Onto the future… Basically, DIG is the first major BMX magazine that has fully transitioned from print to strictly online/digital. How has that process been going?
I’d say we’re the first truly international title that’s made the transition. In France you have Art magazine who put together a magazine in the same format that they used for print but now only make it available to view online, and in Australia you have Focal Point who’ve probably come the closest to doing it right so far.
We looked way beyond BMX though to get inspiration for what we want to do. Once we found what we wanted we then had to find someone who could build it from scratch too. It’s been an expensive process but we’re excited about this like we were about originally getting a magazine printed all those years ago. It’s been a fun and interesting process so far. Figuring out a schedule for content delivery is the last piece of the jigsaw that we’re still working on right now. I imagine that’s something that’ll evolve as we go along too. It’s not likely we’ll get everything 100% right overnight.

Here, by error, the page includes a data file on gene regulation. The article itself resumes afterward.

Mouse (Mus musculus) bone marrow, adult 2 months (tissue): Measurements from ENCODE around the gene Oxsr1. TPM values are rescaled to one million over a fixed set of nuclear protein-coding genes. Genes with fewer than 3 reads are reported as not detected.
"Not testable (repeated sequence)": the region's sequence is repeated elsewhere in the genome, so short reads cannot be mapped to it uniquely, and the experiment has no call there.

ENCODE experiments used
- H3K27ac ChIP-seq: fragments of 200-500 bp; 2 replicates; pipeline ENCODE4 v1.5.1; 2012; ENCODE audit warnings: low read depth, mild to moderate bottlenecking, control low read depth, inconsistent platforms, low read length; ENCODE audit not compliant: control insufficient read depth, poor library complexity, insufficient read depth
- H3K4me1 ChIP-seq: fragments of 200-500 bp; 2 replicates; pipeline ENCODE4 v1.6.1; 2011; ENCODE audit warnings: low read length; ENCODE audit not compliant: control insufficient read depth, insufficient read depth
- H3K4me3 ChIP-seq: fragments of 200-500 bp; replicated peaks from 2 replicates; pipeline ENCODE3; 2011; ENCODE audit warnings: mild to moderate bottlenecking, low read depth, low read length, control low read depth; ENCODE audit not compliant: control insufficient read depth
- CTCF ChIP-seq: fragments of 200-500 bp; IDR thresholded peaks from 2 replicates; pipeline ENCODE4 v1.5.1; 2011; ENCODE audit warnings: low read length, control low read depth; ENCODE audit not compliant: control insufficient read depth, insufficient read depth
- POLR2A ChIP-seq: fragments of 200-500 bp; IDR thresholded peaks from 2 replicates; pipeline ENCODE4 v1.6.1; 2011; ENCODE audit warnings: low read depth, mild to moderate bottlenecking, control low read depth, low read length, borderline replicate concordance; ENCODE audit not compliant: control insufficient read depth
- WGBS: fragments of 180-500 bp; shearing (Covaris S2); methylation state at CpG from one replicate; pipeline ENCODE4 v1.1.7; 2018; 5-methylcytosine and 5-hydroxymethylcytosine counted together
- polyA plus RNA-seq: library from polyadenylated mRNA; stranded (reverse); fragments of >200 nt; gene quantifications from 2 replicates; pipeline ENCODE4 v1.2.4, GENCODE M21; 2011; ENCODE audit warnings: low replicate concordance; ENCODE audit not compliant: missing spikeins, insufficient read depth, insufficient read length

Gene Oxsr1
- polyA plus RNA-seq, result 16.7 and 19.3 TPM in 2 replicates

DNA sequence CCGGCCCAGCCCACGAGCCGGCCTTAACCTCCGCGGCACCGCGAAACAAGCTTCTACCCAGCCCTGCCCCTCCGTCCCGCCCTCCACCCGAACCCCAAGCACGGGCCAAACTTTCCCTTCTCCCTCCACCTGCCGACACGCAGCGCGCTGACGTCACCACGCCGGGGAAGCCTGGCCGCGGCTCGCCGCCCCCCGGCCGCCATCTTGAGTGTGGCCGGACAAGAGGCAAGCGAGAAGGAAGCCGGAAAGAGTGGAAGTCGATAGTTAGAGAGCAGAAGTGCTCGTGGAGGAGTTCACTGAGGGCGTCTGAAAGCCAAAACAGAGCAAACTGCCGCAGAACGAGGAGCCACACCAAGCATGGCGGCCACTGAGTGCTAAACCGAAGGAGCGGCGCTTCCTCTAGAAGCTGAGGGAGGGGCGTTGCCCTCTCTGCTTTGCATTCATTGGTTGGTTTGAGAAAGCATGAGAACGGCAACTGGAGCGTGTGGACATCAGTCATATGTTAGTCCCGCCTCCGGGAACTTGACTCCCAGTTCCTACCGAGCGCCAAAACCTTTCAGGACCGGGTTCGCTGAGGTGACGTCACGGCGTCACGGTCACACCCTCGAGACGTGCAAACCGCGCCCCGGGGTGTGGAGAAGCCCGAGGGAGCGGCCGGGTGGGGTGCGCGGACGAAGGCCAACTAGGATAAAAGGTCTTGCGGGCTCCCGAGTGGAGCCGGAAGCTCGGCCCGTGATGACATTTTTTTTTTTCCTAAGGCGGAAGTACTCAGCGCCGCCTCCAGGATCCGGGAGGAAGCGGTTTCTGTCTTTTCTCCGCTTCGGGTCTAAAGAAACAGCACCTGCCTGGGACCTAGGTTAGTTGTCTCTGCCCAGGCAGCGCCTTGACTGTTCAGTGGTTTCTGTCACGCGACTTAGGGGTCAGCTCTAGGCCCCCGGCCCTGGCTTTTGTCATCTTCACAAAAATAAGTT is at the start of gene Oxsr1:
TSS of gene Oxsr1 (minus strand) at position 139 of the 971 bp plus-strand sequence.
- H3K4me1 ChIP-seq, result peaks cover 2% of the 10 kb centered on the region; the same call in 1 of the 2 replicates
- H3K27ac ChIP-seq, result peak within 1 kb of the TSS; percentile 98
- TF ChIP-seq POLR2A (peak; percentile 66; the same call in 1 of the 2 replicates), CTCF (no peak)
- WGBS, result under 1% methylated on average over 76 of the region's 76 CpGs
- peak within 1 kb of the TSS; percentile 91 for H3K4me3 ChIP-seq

“The digital landscape” is obviously an important one. Do you welcome this change with open arms?
I definitely welcome it. It’s like when digital photography started to get better. We embraced it fairly early on but it did cause some drama at the time with various photographers. It actually made magazine production a hell a of a lot easier and a lot lot cheaper (saving postage and processing costs for example) and without it a lot of print titles would have probably disappeared 10 years ago. BMX keeps evolving so it makes sense for our media to do the same. It’s all about introducing whatever is available to us at the right time. I think it’s taken people a while to work out what they like and how best any digital media works for them.
Do you find any satisfaction in being able to publish material almost instantly?